Technology has revolutionized the manner in which people pursue romantic and sexual partners, particularly for college students. Many on campus choose to utilize Tinder, a dating application that displays photos of the individual and a brief description to a user, who then chooses whether or not they are interested. This creates a unique space, free of competition from others, where a person can privately view prospective dates or sexual partners without having to feel the pressure or sense of competition that exists at parties or in bars.

However, Tinder also creates a space that provides new opportunities for people to be objectified and rude, often in a sexual context. With this new space comes a new responsibility for us to extend the same kindness and polite nature online as we would in person. Moreover, this new space, while an excellent tool to generate face-to-face interaction, should not entirely replace the old-fashioned effort of approaching someone in person. Face-to-face interaction is the best way to build interpersonal skills that will serve us in all areas of life, be it in the professional context, in romance or in friendship.

Many can relate to the experience of having to compete to speak to someone whom they find attractive. Matching with someone on Tinder allows one to approach unimpeded by others. Furthermore, they are able to rehearse their first line to an infinite degree. However, it also takes away the ability to read the verbal or bodily response to what is first said, making the clarity of communication all the more important. Still, with the somewhat anonymous nature of the Tinder interface, communicative mistakes are not permanent. That “Hey cutie how are you doing?” message that you sent two months ago to your first match likely won’t follow you anywhere, though your first match may not have thought much of you with such a message. 

Once you match with someone, the next step in the process is to send the first message. Regardless of your end goal, be it a one-night stand, relationship or something in between, you must show interest in a polite manner, steering clear of commentary that is overtly sexual in nature. Everyone wants and deserves respect, so sending a message detailing what you would like to “do” with your match right off the bat may not be the best way to get your desired response.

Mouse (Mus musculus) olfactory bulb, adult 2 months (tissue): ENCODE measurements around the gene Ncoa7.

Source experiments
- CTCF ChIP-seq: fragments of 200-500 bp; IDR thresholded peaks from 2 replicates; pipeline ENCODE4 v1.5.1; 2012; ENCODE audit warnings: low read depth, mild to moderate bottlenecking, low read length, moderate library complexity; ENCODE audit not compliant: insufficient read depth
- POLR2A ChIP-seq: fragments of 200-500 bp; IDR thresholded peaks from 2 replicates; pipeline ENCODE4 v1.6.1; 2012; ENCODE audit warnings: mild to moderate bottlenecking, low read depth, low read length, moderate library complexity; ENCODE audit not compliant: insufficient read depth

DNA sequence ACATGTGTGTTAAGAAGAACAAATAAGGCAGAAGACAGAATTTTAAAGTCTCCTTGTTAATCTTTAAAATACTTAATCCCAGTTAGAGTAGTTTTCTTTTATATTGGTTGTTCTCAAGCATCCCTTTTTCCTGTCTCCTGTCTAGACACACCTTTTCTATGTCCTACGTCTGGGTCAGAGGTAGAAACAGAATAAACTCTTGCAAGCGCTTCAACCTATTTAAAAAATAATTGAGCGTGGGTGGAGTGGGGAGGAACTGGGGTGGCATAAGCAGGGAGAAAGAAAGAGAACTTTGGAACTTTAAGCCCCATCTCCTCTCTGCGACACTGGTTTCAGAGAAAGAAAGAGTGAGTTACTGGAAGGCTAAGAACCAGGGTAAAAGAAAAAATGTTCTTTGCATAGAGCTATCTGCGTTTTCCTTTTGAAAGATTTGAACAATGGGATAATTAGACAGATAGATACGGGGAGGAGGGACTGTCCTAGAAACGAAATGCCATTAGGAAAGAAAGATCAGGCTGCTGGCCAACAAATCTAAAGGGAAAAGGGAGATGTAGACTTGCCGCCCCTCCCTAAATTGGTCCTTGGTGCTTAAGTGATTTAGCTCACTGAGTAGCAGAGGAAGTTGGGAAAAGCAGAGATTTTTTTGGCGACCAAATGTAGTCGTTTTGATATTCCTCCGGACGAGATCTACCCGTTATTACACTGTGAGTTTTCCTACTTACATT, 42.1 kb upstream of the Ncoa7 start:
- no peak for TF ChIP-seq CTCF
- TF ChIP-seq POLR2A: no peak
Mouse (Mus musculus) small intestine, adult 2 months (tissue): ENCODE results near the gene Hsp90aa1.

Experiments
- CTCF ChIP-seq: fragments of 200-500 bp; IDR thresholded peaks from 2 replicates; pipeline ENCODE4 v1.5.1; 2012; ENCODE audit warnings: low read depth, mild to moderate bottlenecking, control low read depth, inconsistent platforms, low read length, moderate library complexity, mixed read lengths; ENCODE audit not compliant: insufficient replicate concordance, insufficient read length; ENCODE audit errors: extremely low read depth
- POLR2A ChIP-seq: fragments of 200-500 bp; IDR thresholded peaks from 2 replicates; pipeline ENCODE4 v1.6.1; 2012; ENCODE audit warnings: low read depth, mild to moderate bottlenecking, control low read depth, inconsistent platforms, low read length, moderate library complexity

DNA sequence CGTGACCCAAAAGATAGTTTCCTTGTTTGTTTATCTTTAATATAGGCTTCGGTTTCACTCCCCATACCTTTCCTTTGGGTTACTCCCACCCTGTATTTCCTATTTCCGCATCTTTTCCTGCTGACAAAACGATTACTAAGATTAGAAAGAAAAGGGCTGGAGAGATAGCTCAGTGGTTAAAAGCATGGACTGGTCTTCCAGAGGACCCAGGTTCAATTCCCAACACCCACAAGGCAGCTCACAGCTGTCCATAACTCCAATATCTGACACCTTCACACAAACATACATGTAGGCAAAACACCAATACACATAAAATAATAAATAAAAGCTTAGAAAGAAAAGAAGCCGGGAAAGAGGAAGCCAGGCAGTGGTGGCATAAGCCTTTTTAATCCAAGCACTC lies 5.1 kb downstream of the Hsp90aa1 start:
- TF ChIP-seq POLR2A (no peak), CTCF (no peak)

You must not drop the chivalry of the well-mannered man who holds the door open for others simply because you are hidden behind a screen. Look through the bio of your match and try to find something interesting, or something you have in common. Perhaps you realize you have the same major or are from the same town. That may be a better place to start the conversation, even if your goal is to end with sex. People appreciate others who care to get to know and learn a little bit about them, even if they aren’t interested in a long-term relationship.

Once you become skilled at connecting with people virtually, doing so in person may become vastly less appealing. Why bother to approach that person at the party when you can invite the one you matched with on Tinder? If we depend solely on pictures and 500-character descriptions to get to know people, are we really developing our interpersonal skills? When you have a conversation with someone in person, you can’t pause and consult the internet to find information about the person’s interests to come up with a subject to talk about, or how to respond to a remark they make.

For us to be capable of successfully building stronger relationships with others, it is vital that we extend our vocabulary of words, actions and emotions beyond the cell phone. These skills extend beyond the realm of romance and dating. In a job interview, you cannot consult Google when asked about sales strategy or how you would approach a management consulting case. You need to build your skills in learning how to respond in real time in an effective manner.

And in the context of relationships, you truly get to know a person through spending physical time with them, not by studying some of their interests on a social media profile. Spending physical time with people reveals the little behavioral tendencies and their peculiarities, such as the way they set a table to eat or how they fold laundry. These are not things that you can learn by perusing what they’ve liked on Facebook.

While we may have our own personal motives for approaching people, be it friendship, romance or sex, it is unlikely we will have this desire reciprocated by the other person if we do not demonstrate a genuine interest in them. When you find yourself at a party or bar and see someone you would like to talk to, do it. Don’t hesitate and don’t be afraid. If you fail, it is unlikely that you’ll be remembered. You have nothing to lose, and everything to gain.

Zachary Cox can be reached at coxz@umich.edu.

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